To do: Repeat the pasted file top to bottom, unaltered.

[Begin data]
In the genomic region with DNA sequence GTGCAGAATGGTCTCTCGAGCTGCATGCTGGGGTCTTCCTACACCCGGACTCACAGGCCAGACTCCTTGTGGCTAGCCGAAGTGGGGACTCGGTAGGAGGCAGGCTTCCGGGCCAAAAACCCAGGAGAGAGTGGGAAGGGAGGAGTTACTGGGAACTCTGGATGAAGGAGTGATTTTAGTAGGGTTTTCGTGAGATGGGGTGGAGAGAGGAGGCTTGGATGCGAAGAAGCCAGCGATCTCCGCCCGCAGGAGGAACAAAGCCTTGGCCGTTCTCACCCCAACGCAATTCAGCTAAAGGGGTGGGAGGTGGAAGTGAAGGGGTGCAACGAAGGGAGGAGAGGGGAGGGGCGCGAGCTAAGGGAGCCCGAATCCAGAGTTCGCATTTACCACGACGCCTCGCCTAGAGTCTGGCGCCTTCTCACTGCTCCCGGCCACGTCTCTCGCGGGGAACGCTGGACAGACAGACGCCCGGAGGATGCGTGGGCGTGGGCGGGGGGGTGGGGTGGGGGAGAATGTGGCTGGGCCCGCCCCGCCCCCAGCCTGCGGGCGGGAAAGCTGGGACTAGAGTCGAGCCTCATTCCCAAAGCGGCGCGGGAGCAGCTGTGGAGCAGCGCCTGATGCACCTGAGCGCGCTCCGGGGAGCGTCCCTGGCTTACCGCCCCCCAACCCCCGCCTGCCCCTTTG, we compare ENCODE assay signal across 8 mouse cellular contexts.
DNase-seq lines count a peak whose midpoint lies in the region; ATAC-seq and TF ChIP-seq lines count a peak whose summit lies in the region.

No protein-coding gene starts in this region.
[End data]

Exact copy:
In the genomic region with DNA sequence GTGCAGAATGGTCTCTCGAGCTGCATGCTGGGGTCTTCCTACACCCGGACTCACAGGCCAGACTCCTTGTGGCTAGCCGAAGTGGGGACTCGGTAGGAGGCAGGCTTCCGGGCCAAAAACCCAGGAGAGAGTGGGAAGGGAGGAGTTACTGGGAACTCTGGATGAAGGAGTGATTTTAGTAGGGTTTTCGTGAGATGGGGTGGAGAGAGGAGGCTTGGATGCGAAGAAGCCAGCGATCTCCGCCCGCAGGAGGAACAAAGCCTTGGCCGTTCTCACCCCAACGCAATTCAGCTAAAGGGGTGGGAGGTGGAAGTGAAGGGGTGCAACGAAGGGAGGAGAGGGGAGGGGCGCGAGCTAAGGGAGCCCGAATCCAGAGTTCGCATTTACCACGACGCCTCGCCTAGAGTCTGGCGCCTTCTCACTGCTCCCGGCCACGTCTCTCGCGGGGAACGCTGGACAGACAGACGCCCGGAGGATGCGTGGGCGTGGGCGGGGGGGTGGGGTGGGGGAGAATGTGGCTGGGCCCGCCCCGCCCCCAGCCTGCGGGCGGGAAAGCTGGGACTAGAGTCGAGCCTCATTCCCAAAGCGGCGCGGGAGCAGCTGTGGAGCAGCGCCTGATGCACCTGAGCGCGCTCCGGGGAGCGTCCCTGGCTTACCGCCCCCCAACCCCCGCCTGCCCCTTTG, we compare ENCODE assay signal across 8 mouse cellular contexts.
DNase-seq lines count a peak whose midpoint lies in the region; ATAC-seq and TF ChIP-seq lines count a peak whose summit lies in the region.

No protein-coding gene starts in this region.